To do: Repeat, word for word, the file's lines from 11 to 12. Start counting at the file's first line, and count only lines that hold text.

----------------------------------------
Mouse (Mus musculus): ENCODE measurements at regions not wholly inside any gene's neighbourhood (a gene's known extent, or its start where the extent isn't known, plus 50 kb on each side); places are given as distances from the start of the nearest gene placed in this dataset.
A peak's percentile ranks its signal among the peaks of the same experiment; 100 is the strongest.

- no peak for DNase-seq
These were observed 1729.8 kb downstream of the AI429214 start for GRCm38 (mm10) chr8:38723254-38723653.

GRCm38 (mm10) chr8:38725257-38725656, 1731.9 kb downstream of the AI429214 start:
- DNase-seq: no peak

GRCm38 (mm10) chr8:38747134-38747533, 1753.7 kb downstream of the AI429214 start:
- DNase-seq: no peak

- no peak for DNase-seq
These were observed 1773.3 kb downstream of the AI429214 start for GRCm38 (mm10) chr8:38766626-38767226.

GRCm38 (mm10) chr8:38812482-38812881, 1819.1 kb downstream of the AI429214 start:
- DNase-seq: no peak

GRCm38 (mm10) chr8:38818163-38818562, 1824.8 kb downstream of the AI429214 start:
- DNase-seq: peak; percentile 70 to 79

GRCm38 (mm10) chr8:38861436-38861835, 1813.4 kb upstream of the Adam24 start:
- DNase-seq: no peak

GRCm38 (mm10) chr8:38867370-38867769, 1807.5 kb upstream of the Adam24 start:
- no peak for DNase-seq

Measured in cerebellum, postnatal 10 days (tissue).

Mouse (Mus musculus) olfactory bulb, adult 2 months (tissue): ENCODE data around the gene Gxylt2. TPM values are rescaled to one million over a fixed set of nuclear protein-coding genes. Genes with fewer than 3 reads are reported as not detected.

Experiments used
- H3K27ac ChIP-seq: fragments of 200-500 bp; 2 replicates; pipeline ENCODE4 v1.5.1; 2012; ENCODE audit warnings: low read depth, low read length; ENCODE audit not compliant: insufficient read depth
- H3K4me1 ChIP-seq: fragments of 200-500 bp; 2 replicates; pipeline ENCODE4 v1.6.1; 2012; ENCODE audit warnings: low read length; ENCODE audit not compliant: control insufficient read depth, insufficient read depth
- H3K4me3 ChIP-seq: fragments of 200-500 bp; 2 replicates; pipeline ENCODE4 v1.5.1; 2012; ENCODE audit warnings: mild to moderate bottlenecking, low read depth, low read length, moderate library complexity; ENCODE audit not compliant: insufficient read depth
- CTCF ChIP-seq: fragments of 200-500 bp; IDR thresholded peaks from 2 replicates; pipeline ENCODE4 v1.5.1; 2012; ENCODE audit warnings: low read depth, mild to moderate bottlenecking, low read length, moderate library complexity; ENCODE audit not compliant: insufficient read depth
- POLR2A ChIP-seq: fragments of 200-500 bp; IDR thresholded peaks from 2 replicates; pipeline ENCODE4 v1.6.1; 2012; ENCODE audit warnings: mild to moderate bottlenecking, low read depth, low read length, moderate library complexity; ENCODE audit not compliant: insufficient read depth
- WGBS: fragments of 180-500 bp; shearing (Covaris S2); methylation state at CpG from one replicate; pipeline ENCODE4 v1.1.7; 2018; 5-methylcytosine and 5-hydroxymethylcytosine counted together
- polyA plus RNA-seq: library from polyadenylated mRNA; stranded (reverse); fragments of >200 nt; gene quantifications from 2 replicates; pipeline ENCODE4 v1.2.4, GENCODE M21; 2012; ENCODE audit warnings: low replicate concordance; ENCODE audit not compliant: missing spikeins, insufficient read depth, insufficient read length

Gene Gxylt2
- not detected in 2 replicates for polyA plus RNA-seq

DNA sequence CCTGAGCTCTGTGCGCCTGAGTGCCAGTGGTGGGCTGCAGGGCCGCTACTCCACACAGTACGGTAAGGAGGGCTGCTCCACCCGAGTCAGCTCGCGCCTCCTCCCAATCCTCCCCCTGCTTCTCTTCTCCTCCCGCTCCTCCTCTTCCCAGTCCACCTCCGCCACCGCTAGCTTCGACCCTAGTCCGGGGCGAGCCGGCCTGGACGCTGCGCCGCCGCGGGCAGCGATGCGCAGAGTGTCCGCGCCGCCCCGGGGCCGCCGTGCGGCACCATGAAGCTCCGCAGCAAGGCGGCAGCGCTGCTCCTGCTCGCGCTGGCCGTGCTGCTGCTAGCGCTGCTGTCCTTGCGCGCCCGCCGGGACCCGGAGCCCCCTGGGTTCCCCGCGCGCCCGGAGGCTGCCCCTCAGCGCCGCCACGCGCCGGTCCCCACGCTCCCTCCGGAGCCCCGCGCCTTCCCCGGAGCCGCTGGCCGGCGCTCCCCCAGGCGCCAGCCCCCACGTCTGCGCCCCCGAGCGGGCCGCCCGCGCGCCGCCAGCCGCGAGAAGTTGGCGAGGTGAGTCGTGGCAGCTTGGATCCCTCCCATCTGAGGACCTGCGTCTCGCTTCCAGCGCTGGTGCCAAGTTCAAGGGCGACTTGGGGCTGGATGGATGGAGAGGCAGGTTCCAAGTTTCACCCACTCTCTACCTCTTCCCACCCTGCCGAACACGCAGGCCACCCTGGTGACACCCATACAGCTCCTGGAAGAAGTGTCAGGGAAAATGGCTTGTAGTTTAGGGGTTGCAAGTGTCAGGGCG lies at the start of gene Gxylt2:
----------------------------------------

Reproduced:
GRCm38 (mm10) chr8:38812482-38812881, 1819.1 kb downstream of the AI429214 start:
- DNase-seq: no peak